Injuries can increase: We are finding as more children play one sport year round that injuries are increasing. Children are still growing and are susceptible to injuries from focusing too much on one sport. This article is helpful if you want to read more about this.
Children get burnt out and end up hating the sport: This happens often. I have a friend whose niece was recently offered a full scholarship to a university to play soccer. She turned it down. By that point, she decided she hated soccer. She had played it too much.
We had a neighbor who breathed soccer. He played it as soon as he got home from school until it was time for bed. We moved, but a few years later saw the father and asked how soccer was going. “He hates it. He won’t even look at a soccer ball anymore.” Burn out is a real thing, even when children love a sport.
It takes a lot of time: A competitive sport takes up a lot of time for the child and by association for the entire family. If you have one or two children, playing a competitive sport might be very manageable. Make that several kids and things get tricky.
It takes more money than the same recreational level sport: Competitive sports take a lot more money. It is more money to register to play the sport. Then you add jersies. You often add equipment for the team costs. You have tournament registration costs. Travel costs. It all adds up, and it adds up quickly.
Children fear making a mistake and losing the game for the team: Remember that pressure I talked about in the “good” section? That doesn’t always lead to a “good.” Sometimes it leads to a “bad” with a lot of stress and anxiety over making a mistake.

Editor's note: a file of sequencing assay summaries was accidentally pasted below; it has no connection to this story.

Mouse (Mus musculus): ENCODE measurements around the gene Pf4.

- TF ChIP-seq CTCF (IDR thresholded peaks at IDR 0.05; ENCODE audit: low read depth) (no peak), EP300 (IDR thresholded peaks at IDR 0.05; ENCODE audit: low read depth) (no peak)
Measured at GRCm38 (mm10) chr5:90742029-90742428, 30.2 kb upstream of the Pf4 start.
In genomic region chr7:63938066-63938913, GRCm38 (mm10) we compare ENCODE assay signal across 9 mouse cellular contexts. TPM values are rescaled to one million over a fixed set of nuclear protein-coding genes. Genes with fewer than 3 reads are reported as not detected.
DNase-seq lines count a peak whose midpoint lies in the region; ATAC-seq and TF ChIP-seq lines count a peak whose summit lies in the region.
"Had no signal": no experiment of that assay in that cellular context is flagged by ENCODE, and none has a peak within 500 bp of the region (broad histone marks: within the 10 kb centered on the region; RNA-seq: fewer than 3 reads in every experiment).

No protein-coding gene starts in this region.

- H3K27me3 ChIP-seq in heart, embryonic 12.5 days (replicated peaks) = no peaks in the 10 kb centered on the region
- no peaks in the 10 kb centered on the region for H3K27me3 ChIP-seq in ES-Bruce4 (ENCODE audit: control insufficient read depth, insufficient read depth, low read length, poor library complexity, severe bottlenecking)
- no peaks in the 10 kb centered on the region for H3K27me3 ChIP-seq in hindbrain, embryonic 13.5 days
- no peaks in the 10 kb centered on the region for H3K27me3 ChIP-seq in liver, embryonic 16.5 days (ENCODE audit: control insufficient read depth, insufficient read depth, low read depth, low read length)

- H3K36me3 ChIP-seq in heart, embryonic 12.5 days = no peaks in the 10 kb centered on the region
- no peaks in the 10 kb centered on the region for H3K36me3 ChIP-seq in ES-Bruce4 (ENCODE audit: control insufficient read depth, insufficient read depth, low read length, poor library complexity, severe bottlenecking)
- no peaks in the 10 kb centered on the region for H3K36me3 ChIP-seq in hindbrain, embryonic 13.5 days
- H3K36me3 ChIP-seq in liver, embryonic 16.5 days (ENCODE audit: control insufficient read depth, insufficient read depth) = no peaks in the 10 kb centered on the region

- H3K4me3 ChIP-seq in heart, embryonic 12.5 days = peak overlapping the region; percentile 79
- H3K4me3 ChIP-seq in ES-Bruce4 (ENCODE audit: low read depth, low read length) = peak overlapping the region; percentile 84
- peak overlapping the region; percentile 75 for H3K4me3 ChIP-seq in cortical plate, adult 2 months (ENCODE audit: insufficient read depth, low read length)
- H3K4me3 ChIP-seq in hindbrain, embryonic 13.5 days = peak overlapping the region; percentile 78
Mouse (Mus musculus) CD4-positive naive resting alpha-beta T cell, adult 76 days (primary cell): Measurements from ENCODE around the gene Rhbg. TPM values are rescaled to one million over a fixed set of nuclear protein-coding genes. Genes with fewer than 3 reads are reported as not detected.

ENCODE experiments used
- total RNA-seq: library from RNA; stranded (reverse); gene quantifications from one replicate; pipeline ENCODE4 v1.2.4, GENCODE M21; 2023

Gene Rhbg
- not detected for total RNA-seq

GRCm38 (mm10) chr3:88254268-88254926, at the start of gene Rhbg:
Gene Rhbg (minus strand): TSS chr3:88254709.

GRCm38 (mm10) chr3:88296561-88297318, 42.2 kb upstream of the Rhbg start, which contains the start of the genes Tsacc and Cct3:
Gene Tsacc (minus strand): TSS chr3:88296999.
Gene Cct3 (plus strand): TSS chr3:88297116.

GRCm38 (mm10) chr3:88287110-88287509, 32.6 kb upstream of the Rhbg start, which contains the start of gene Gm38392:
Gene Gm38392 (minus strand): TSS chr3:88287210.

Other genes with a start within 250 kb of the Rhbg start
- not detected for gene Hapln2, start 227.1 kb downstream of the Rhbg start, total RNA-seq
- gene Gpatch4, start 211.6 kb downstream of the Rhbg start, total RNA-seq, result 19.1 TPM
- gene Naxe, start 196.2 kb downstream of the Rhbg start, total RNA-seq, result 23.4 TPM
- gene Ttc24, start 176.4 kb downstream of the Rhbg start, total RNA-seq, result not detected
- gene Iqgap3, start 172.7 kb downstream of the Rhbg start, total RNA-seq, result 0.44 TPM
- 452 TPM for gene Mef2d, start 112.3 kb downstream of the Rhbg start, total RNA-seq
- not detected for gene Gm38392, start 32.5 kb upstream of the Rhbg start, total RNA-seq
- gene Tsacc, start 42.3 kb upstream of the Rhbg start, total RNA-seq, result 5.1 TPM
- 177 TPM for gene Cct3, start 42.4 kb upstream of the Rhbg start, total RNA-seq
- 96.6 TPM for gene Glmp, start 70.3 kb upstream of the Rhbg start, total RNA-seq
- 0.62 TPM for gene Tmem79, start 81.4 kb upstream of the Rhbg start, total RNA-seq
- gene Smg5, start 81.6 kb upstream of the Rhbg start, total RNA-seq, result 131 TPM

Children can have such little playing time that skills don’t develop or they don’t enjoy it: When a child signs up to play a sport, the child wants to play the sport. The child doesn’t want to sit. Rarely are kids happy with sitting. If a child is on the side of sitting on the bench more than playing, the child will not enjoy it. The child will also risk not improving skills-wise with not as much playing time.
How to Get the Good and Limit the Bad
Find a good coach: A good coach is so valuable. A good coach will work with the children and give them as much as he/she can to help the child improve. A good coach will focus on more than the win in the particular game. A good coach won’t accept too many players on the team so kids have to sit more than is reasonable.
Require commitment: If your child wants to participate in a team sport, make it clear what will be required. Once the child is signed up and on board, make sure the expectation is that commitment will follow. We make it clear that we don’t care if the child is the best or not, but we do want our child to be doing his/her best. We are not paying extra money and putting in extra time unless the child is willing to put in extra effort. So much of the “good” list only happens if the child works. Finish out the season and reevaluate when it is over.
Make sure it is fun: The experience needs to be enjoyable for the child. That will depend on your child’s attitude, your attitude, and the coaches attitude.